- Deidra Crews associate professor at John Hopkins University
- Mark Okusa, professor and past president of the American Society of Nephrology
- Holly Kramer, professor at Loyola University Chicago and president of the National Kidney Foundation.
After the tournament opens, additional blog articles about the competition are posted at AJKDblog.org. These are invited editorials by experts in the field to provide their perspective on a single concept or to make a judgement on which members of a region will win the hypothetical matchups. This year, patients are being invited to share their experiences in select regions. All of these articles add to the volume of free, open access nephrology education available on the web. In its first 6 years, NephMadness has generated 235 articles.
The real measure of NephMadness is not in the number of articles, but the engagement it captures from the participants. Each year, the number of bracket submissions, Twitter participants, and page views increases successively.11 Another example of participant engagement is the advent of #BlueRibbonFail. In the 4th year of NephMadness, there was an upset in the dialysis region. Over two thirds of the participant entries voted for the topic of ‘depression in dialysis’ to win over ‘Kt/V urea’. Kt/V is the standard of care for measuring the dose of dialysis, but it has a chequered past, with increases in Kt/V urea repeatedly failing to improve patient survival in randomised controlled trials.12,13,14 The Blue Ribbon Panel, in a split 5–4 decision, went with the standard of care, Kt/V. Following this decision, Twitter erupted with discontent and started using the hashtag #BlueRibbonFail to organise their anger. Hundreds of people participated in this revolt against the decision of the Blue Ribbon Panel. The online discussion and debate on this controversy was vibrant and meaningful, as well as entertaining. It is remarkable that a game that is designed for fun, with no stakes, and for an audience of participants interested in nephrology could spark such emotion.
Another aspect of NephMadness which has grown is the participation by residency and fellowship training programmes around the world. The NephMadness Executive Team created a NephMadness-in-a-Box kit for programs to use. It includes a sample email to invite participants to a NephMadness meeting, downloadable brackets to print and supply to the participants, and a PowerPoint presentation that allows a group to work through the brackets during the meeting. Groups then started tweeting pictures of their NephMadness groups. There were pictures of people meeting at restaurants, conference rooms, and in their homes, in groups of large as 30. It was an excellent example of how a social media medical education campaign moved from the online world to the real world and sparked real-time conversation between residents, fellows, and attendings.
NephMadness has emerged to be a unique social media campaign that manages to provide advanced, peer-reviewed, medical information in a way that is engaging. NephMadness creates an emotional attachment for participants during their journey through ongoing medical education.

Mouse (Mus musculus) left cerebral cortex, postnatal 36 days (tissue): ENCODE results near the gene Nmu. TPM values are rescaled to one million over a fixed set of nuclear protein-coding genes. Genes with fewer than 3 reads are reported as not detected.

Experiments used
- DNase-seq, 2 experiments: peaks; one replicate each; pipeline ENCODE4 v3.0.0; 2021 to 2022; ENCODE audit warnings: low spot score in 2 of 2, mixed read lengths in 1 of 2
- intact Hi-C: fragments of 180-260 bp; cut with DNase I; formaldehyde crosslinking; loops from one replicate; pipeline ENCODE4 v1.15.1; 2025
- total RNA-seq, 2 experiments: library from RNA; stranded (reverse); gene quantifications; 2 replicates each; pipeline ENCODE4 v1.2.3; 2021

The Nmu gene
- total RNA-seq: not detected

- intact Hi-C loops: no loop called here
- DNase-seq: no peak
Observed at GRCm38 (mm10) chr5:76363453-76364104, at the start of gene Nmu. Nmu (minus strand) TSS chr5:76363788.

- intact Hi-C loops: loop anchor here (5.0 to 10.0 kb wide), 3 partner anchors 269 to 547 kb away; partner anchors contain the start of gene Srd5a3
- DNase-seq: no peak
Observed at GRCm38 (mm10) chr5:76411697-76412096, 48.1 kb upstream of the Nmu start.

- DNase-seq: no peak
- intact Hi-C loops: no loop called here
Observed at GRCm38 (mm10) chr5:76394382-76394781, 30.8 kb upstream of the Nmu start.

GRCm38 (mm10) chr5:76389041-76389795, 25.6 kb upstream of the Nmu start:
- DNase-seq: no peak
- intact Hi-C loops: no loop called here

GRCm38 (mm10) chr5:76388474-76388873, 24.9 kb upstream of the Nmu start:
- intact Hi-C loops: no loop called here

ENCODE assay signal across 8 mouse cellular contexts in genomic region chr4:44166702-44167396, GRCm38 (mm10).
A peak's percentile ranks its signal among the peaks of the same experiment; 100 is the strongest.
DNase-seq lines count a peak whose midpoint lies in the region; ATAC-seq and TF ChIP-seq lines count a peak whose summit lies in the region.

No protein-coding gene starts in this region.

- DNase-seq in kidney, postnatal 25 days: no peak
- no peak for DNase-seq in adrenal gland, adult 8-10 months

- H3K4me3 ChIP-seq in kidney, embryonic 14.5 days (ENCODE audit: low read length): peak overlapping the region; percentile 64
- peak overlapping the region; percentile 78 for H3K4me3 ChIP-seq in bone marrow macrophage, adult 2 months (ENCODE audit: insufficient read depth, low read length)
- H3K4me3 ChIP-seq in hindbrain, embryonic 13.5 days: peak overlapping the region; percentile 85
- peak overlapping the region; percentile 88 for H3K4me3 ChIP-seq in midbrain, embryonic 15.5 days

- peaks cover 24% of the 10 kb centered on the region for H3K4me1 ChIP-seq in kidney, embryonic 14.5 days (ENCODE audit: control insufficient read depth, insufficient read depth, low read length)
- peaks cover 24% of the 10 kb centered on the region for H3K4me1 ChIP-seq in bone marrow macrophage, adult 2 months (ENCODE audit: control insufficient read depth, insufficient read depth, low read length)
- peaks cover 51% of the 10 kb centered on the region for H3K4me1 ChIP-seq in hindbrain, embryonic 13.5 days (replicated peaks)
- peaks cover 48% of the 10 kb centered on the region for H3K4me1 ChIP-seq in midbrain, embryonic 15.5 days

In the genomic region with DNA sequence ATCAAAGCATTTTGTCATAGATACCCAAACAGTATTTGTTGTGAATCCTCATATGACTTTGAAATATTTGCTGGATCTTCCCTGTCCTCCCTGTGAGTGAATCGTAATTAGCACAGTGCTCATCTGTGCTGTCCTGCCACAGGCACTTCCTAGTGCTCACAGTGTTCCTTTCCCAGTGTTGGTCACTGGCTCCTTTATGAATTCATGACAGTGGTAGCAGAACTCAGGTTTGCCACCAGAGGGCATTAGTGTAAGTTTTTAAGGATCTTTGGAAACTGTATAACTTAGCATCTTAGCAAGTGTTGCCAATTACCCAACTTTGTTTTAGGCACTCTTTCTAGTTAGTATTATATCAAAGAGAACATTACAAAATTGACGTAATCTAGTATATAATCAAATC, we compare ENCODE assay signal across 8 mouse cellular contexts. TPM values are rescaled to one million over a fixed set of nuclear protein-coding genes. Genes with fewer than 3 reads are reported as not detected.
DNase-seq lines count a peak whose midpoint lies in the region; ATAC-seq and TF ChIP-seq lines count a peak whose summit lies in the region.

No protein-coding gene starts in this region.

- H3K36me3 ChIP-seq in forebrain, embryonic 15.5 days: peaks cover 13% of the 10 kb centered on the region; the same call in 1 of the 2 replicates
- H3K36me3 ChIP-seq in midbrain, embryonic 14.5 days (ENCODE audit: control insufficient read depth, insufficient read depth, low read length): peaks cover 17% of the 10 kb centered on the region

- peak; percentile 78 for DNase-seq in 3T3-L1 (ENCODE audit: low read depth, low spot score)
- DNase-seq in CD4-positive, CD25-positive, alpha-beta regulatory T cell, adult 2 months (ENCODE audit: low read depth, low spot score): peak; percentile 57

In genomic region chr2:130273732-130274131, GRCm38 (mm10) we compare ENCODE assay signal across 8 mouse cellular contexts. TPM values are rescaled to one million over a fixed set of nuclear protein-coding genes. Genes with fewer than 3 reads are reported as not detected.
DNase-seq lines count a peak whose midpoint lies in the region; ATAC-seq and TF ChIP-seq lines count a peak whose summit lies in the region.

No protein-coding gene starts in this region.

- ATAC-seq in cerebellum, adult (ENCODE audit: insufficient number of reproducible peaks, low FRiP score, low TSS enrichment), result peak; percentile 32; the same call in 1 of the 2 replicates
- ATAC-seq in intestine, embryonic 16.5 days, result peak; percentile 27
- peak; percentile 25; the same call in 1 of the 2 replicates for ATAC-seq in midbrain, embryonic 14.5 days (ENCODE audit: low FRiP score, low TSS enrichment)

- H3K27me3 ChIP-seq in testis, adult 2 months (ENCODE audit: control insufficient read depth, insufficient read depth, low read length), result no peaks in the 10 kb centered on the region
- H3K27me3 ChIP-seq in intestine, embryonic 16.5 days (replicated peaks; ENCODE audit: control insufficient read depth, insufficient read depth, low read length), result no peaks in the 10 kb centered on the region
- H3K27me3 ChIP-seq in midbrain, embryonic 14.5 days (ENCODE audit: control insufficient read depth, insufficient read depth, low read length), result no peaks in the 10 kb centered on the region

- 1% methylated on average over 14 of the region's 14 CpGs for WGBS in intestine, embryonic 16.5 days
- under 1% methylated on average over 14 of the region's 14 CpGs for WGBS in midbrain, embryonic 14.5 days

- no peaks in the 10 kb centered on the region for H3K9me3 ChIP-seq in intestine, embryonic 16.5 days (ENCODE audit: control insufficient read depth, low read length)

- Tackett S et al. Medical education videos for the world: An analysis of viewing patterns for a youtube channel. Acad Med. 2018;93(8):1150-6.
- Kalia V et al. Leveraging twitter to maximize the radiology meeting experience. J Am Coll Radiol. 2018;15(1 Pt B):177-83.
- Attai DJ et al. Tweeting the meeting: Twitter use at the American Society of Breast Surgeons Annual Meeting 2013-2016. Ann Surg Oncol. 2016;23(10):3418-22.
- Wilkinson SE et al. The social media revolution is changing the conference experience: analytics and trends from eight international meetings. BJU Int. 2015;115(5):839-46.
- Topf JM et al. The evolution of the journal club: From Osler to Twitter. Am J Kidney Dis. 2017;69(6):827-36.
- Roberts MJ et al. Globalization of continuing professional development by journal clubs via microblogging: A systematic review. J Med Internet Res. 2015;17(4):e103.
- Wray CM et al. The adoption of an online journal club to improve research dissemination and social media engagement among hospitalists. J Hosp Med. 2018;13(11):764-9.
- Bloggers correct the New England Journal on ICU decontamination article. PulmCCM. 2014. Available at pulmccm.org/critical-care-review/blogger-peer-reviewers-correct-new-england-journal-mrsa-article/. Last accessed 14 March 2019.
- Sparks MA et al. NephMadness 2015: Nephrology as a cornerstone of medicine. Am J Kidney Dis. 2015;65(3):375-7.
- Sparks MA, Topf JM. NephMadness after 5 years: A recap and game plan for the future. Am J Kidney Dis. 2018;71(3):299-301.
- Burgner A. #NephMadness 2018: Thank You. AJKD Blog. 2018. Available at https://ajkdblog.org/2018/04/18/nephmadness-2018-thank-you/. Last accessed 14 March 2019.
- Eknoyan G et al. Effect of dialysis dose and membrane flux in maintenance hemodialysis. N Engl J Med. 2002;347(25):2010-9.
- Paniagua R et al. Effects of increased peritoneal clearances on mortality rates in peritoneal dialysis: ADEMEX, a prospective, randomized, controlled trial. J Am Soc Nephrol. 2002;13(5):1307-20.
- Palevsky PM et al. Intensity of renal support in critically ill patients with acute kidney injury. N Engl J Med. 2008;359(1):7-20.